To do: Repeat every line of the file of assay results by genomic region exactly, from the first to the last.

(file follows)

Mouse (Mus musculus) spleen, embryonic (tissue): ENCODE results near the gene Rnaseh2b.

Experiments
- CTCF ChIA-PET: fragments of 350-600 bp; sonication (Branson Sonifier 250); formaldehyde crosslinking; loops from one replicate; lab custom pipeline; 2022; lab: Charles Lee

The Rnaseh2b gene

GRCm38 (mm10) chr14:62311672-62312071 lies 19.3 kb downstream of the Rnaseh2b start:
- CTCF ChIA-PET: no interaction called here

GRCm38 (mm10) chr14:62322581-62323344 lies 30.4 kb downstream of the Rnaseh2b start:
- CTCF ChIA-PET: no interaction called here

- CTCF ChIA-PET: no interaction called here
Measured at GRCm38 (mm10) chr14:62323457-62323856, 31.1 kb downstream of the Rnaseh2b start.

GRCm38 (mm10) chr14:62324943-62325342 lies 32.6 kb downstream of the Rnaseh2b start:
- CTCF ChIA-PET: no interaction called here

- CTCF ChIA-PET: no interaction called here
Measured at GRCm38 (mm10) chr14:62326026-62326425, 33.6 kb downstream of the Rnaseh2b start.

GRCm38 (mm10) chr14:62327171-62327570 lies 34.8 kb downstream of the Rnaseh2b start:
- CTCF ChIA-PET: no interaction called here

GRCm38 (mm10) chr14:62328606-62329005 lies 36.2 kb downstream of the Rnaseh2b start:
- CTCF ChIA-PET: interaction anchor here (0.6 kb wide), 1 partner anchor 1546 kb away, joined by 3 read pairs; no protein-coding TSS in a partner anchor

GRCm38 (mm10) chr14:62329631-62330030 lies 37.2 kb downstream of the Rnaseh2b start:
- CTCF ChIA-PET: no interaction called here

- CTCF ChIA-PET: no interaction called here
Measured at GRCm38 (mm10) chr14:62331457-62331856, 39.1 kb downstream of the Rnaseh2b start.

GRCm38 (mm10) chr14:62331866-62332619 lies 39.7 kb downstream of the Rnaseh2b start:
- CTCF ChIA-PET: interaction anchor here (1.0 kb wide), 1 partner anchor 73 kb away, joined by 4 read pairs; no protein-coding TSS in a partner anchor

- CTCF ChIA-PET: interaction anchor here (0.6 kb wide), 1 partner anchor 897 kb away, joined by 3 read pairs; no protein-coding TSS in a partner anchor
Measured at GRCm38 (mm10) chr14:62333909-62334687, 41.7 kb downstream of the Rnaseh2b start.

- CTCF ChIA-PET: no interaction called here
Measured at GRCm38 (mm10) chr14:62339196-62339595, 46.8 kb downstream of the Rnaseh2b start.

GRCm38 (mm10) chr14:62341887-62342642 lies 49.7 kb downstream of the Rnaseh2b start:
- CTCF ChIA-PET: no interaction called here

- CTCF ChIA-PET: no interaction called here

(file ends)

Mouse (Mus musculus) spleen, embryonic (tissue): ENCODE results near the gene Rnaseh2b.

Experiments
- CTCF ChIA-PET: fragments of 350-600 bp; sonication (Branson Sonifier 250); formaldehyde crosslinking; loops from one replicate; lab custom pipeline; 2022; lab: Charles Lee

The Rnaseh2b gene

GRCm38 (mm10) chr14:62311672-62312071 lies 19.3 kb downstream of the Rnaseh2b start:
- CTCF ChIA-PET: no interaction called here

GRCm38 (mm10) chr14:62322581-62323344 lies 30.4 kb downstream of the Rnaseh2b start:
- CTCF ChIA-PET: no interaction called here

- CTCF ChIA-PET: no interaction called here
Measured at GRCm38 (mm10) chr14:62323457-62323856, 31.1 kb downstream of the Rnaseh2b start.

GRCm38 (mm10) chr14:62324943-62325342 lies 32.6 kb downstream of the Rnaseh2b start:
- CTCF ChIA-PET: no interaction called here

- CTCF ChIA-PET: no interaction called here
Measured at GRCm38 (mm10) chr14:62326026-62326425, 33.6 kb downstream of the Rnaseh2b start.

GRCm38 (mm10) chr14:62327171-62327570 lies 34.8 kb downstream of the Rnaseh2b start:
- CTCF ChIA-PET: no interaction called here

GRCm38 (mm10) chr14:62328606-62329005 lies 36.2 kb downstream of the Rnaseh2b start:
- CTCF ChIA-PET: interaction anchor here (0.6 kb wide), 1 partner anchor 1546 kb away, joined by 3 read pairs; no protein-coding TSS in a partner anchor

GRCm38 (mm10) chr14:62329631-62330030 lies 37.2 kb downstream of the Rnaseh2b start:
- CTCF ChIA-PET: no interaction called here

- CTCF ChIA-PET: no interaction called here
Measured at GRCm38 (mm10) chr14:62331457-62331856, 39.1 kb downstream of the Rnaseh2b start.

GRCm38 (mm10) chr14:62331866-62332619 lies 39.7 kb downstream of the Rnaseh2b start:
- CTCF ChIA-PET: interaction anchor here (1.0 kb wide), 1 partner anchor 73 kb away, joined by 4 read pairs; no protein-coding TSS in a partner anchor

- CTCF ChIA-PET: interaction anchor here (0.6 kb wide), 1 partner anchor 897 kb away, joined by 3 read pairs; no protein-coding TSS in a partner anchor
Measured at GRCm38 (mm10) chr14:62333909-62334687, 41.7 kb downstream of the Rnaseh2b start.

- CTCF ChIA-PET: no interaction called here
Measured at GRCm38 (mm10) chr14:62339196-62339595, 46.8 kb downstream of the Rnaseh2b start.

GRCm38 (mm10) chr14:62341887-62342642 lies 49.7 kb downstream of the Rnaseh2b start:
- CTCF ChIA-PET: no interaction called here

- CTCF ChIA-PET: no interaction called here